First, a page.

Jestin Jacobs, Iowa
Jacobs was recruited to Iowa as part of the 2019 class, a low 4-star (.9069) in the 24/7 composite and at the time a huge coup over Ohio State which was after him hard for his 6’4” length and 4.6s 40yd time. The only reason he wasn’t rated higher were concerns about being underweight, but he quickly put those away by bulking up to 240 lbs without losing any athleticism. He redshirted his first year, then played sparingly during the covid holiday season in 2020. He played extensively throughout 2021, the season I acquired and charted all of his film, but after an FCS opener in 2022 was injured and missed the rest of last year. He has two years of eligibility remaining and could apply for a medical redshirt for the 2022 season to get a third.
For at least the last 25 years and probably longer, Iowa has employed a very conventional 4-3 under QQH defense. However, over the last five seasons or so as Big Ten offenses have started to incorporate modern football concepts like shotgun snaps and the forward pass, Iowa has developed a nickel defense in which they swap out the SAM for what they call the CASH linebacker, which is their hybrid LB/DB. During 2021, the Hawkeyes switched between their 4-3 and 4-2-5 configurations throughout each game, with what looked like the offense’s TE/FB count being the deciding factor.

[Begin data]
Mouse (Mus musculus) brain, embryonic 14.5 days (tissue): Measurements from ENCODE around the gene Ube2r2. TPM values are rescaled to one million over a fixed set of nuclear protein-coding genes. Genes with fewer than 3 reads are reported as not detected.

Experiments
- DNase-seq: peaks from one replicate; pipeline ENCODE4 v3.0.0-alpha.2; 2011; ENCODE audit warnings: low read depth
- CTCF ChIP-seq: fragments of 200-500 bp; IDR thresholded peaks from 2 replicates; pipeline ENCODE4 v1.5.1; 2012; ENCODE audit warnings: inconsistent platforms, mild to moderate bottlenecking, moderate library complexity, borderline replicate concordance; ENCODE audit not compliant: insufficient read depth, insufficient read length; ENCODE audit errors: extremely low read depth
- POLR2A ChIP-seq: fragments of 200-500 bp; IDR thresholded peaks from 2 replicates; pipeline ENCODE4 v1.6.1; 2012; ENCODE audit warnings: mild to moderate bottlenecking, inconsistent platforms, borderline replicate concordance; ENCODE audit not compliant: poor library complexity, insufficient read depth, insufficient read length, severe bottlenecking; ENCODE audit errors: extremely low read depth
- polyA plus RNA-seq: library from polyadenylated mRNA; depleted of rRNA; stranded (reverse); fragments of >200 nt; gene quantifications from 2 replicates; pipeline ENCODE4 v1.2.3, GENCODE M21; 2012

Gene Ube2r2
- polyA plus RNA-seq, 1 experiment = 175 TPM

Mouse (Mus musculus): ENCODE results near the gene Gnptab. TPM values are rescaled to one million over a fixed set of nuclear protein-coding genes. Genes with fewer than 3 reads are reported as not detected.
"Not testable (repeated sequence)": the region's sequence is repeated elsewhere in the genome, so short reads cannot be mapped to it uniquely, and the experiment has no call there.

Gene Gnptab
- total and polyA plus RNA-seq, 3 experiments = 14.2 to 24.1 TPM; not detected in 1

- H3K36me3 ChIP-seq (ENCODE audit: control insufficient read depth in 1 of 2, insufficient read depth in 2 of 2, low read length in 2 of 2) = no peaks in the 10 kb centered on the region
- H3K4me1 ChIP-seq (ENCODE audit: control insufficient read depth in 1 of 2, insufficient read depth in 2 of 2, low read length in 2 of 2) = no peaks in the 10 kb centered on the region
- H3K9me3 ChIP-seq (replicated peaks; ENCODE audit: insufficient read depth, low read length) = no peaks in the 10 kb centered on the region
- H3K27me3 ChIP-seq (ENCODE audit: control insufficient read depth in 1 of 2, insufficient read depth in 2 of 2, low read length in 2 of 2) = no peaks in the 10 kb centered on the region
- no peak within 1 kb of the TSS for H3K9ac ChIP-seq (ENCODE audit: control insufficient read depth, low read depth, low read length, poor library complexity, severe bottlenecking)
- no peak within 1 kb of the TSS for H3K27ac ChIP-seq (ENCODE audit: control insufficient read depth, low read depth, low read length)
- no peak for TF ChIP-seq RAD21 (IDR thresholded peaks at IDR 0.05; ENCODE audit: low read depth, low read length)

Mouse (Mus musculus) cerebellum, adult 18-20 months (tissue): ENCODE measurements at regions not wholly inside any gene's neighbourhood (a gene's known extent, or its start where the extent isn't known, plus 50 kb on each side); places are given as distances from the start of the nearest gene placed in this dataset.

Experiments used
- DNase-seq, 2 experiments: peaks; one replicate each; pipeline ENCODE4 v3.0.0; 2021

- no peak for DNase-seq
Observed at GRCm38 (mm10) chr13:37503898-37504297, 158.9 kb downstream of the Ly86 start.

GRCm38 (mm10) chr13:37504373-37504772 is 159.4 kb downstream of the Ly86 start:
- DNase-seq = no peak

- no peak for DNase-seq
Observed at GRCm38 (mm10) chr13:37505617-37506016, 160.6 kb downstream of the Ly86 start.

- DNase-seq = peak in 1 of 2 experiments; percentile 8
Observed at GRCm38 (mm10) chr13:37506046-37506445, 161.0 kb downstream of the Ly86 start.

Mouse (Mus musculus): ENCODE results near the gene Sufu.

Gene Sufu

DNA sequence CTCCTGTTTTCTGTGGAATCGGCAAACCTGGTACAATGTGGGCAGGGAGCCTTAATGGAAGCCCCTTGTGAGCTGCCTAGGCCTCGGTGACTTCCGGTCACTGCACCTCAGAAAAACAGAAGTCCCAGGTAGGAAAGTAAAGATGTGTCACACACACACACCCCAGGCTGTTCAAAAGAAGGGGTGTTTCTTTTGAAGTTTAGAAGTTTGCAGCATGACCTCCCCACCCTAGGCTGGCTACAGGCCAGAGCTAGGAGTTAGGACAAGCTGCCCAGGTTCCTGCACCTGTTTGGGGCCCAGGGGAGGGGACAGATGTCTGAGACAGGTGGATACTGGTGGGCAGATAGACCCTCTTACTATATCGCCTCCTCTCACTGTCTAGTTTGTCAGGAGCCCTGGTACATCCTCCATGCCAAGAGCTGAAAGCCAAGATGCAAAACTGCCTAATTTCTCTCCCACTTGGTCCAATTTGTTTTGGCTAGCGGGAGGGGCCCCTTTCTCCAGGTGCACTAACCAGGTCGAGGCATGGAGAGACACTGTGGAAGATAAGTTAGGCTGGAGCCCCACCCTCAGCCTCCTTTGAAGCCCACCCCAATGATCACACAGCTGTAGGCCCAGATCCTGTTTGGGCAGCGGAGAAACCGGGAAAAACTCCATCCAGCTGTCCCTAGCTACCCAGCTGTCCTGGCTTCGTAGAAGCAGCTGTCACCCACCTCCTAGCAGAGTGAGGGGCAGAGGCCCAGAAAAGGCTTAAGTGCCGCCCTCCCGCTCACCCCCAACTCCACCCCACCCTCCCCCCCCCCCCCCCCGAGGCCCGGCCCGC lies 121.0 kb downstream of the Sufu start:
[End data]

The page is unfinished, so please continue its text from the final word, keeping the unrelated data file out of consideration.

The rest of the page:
When Iowa was in their 4-3, Jacobs played the starting SAM, lined up outside the box over the slot WR or Y in coverage (usually man), or if they were in tight or went into motion late he’d come in for run support. When Iowa switched to the 4-2-5 or during garbage time, Jacobs played a couple different roles: either the backup CASH playing deep to the passing strength, or the backup WILL flipping to the other side of the offense and often in the box with the MIKE. Those various roles meant Jacobs played about 50% of all meaningful defensive snaps for the Hawkeyes, but they make succinctly describing his job at Iowa a bit difficult.
Compounding this, on their official website or when talking to the media, Iowa’s staff describes any backer who’s not the MIKE (that is, the WILL, SAM, and CASH, all of which Jacobs has played) as an “outside linebacker.” This is pretty jarring to fans accustomed to other schemes in which OLB is used to describe an entirely different position who plays up on the line with pass-rushing and edge-setting responsibilities. Conversely, on Oregon’s official website Jacobs is listed as an ILB. I think all of these things have contributed to a lot of questions about what role Jacobs will play in Eugene.